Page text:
It is unfortunate that the plain facts of Father Flanagan's history had to be interspersed with an overly sentimental drama of one of the boys' regeneration. Mickey Rooney runs the gamut of emotions from the tough, poker-playing gangster kid, through the tear-choked, made-over youngster, to the final noble youth who becomes mayor of Boys Town. But don't let this little sob story prevent your seeing Boys Town.

Just a month after that (October 28, 1938) Hartung was damning yet another Rooney picture with faint praise:

If you're a race-track addict, if you like the Rooney brand of histrionics, if you can take view after view of sloppy Mr. [Wallace] Beery squashing his nose all over his face with his dirtier hand, then you'll enjoy Stablemates.

Two months later (December 23, 1938), Out West with the Hardys appeared in time for Christmas. Yes, if you're keeping score at home, that's two Andy Hardy movies in one year. No wonder the writing was raggedy. "The cast is the same as in the other Hardy pictures," Hartung says, "which are popular not so much for their formula plots as for their intimate scenes of family life and relationships, with the addition of little Virginia Weidler whose delightful tomboyishness puts swaggering Mickey Rooney in his place."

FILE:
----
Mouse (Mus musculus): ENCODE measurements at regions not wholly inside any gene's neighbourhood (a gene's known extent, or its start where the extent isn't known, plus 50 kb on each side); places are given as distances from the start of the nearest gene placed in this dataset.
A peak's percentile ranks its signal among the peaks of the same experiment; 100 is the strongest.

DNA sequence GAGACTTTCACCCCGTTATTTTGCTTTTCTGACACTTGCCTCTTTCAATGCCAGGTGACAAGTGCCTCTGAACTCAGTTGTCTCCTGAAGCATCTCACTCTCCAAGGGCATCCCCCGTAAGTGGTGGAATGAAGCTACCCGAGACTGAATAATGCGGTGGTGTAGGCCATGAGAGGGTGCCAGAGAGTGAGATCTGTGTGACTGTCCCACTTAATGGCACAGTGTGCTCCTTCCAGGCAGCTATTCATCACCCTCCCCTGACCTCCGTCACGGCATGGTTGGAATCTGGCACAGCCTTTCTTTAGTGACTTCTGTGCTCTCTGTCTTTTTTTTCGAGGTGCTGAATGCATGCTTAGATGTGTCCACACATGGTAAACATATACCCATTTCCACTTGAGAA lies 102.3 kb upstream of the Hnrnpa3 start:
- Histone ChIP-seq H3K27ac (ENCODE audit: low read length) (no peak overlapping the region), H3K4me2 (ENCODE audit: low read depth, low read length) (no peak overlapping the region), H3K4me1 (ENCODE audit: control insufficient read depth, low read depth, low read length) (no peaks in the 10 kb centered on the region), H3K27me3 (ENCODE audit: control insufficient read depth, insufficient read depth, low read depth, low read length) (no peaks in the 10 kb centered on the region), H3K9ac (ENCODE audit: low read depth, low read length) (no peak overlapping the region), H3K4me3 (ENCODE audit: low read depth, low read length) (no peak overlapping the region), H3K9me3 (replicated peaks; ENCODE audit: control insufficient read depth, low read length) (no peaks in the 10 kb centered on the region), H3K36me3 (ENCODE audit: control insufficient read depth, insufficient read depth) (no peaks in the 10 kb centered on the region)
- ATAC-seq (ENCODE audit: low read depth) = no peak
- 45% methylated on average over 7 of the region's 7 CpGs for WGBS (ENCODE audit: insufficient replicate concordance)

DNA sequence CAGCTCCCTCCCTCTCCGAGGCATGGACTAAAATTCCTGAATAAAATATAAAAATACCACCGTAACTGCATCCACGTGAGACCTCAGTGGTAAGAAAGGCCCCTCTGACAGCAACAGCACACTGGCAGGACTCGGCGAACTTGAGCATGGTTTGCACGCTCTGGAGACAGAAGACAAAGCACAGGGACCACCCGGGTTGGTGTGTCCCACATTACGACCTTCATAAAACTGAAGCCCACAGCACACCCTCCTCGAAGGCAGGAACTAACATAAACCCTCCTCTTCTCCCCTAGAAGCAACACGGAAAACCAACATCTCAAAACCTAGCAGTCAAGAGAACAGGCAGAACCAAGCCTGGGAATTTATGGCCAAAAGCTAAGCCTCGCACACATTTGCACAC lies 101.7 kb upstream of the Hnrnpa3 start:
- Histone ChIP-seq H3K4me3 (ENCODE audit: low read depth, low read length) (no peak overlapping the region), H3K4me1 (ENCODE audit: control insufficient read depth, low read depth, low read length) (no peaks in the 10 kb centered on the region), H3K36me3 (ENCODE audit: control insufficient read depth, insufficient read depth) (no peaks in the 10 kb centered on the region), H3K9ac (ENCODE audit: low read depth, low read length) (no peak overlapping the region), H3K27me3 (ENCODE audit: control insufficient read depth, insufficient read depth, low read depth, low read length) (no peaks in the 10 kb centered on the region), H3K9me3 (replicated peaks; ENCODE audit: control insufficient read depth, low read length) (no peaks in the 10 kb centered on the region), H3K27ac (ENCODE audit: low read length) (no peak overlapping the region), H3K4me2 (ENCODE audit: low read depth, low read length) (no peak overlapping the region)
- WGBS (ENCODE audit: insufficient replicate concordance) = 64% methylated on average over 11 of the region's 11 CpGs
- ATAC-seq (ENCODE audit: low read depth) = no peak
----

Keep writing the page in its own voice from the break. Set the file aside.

Let's take note: that's four starring roles in 1938 -- a pace of work that makes MGM seem like glorified summer stock. And that's only counting the ones that got reviewed in Commonweal (Hartung was nearly as indefatigable as Rooney). According to IMDB, Rooney made nine films that year.

Continuing on, Hartung had sincere praise for Andy Hardy Gets Spring Fever's "fresh entertainment values and the genuinely wholesome, realistic family touches" (July 28, 1939). And that fall he was won over by the quintessential let's-put-on-a-show picture: "You'll forget yourself and your woes as you watch the peppy youngsters in Babes in Arms swing into action in this smartly-paced, big-hearted picture made from the Rodgers and Hart musical comedy" (Oct 27, 1939). His enjoyment of that film colored even his experience of Gone With the Wind, about which he wrote, "Clark Gable's Rhett Butler is a natural. (Although I was reminded too often of Mickey Rooney's impersonation of Gable.)"